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I am trying to figure out how best to encode ICD10 codes for input into a machine learning model.

It isn't ordinal by any means, however, there is a sort of logic you can apply to just the labels that will tell you which ones can be grouped together without any additional knowledge. In some ways, it's closer to an interval data type in that the difference between consecutive codes frequently (but by no means always) has some kind of meaning.

This makes me think that binary encoding may be more effective than one-hot, but are there other options I should be considering?

for example:

I71.1 Thoracic aortic aneurysm, ruptured

I71.2 Thoracic aortic aneurysm, without mention of rupture

I71.3 Abdominal aortic aneurysm, ruptured

I71.4 Abdominal aortic aneurysm, without mention of rupture

J12.2 Parainfluenza virus pneumonia

J12.3 Human metapneumovirus pneumonia

J12.8 Other viral pneumonia

J12.9 Viral pneumonia, unspecified

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  • $\begingroup$ Can you explain the difference between binary and one-hot for your application? It seems that one-hot coding, which used to be called dummy indicators, is probably your best option. $\endgroup$ – Todd D Nov 22 '18 at 0:09
  • $\begingroup$ for binary I mean that I would assign a number to each label e.g. J12.3=0, J12.8=1, J12.9=3 and then binary encode these 000, 001, 010 etc. with the idea that this may outperform purely 1-hot because then all the J1 labels would have the higher order digits the same and all the I71 labels would have higher order digits the same as well, allowing groupings to be learned as well as just the actual label - if I predict 'other viral pneumonia' when it should have been one of the other choices, this is still better than many other predictions despite not being 100% correct $\endgroup$ – gkennos Nov 22 '18 at 0:14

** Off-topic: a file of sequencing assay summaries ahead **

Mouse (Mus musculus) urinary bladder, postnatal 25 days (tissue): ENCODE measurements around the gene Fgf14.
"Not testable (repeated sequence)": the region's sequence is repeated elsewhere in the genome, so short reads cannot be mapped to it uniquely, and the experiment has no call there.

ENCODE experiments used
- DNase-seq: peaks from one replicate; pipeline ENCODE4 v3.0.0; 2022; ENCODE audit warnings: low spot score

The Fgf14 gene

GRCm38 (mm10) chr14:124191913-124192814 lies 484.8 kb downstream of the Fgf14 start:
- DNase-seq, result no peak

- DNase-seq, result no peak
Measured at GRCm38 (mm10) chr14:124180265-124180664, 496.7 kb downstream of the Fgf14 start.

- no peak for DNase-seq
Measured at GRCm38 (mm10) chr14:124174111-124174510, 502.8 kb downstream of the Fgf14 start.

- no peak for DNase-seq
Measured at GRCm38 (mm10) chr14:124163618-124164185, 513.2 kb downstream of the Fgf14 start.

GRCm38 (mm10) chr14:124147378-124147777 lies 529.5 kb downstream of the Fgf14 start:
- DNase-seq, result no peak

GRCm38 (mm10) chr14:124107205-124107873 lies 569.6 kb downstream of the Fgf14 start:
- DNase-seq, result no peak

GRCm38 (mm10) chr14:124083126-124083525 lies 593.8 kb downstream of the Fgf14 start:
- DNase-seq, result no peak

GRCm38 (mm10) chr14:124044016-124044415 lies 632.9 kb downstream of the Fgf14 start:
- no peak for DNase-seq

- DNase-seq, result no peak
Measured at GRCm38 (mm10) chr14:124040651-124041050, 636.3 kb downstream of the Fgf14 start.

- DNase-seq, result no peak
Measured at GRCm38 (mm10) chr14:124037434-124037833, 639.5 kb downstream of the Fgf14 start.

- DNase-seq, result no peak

• $\begingroup$ Also I am intending to drop digits to the right of the decimal point to improve on sparsity, but included all here for example $\endgroup$ – gkennos Nov 22 '18 at 0:15
  • $\begingroup$ Are you training a model to cluster the codes or using the codes as explanatory features/variables? $\endgroup$ – Todd D Nov 22 '18 at 0:22
  • $\begingroup$ as explanatory features $\endgroup$ – gkennos Nov 22 '18 at 0:27
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You should encode as dummy variables ("one-hot"). I don't understand how you could use your binary encoding, you would have to explain. But you say In some ways, it's closer to an interval data type in that the difference between consecutive codes frequently (but by no means always) has some kind of meaning. This is interesting, but probably difficult to encode information. Maybe there is an Bayesian way. But this could still be exploited, and you say one goal (additional) could be to learn that some labels are close to other labels in effect.

One method which could achieve that, is fused lasso, search this site or look at Principled way of collapsing categorical variables with many levels? or Continuous dependent variable with ordinal independent variable

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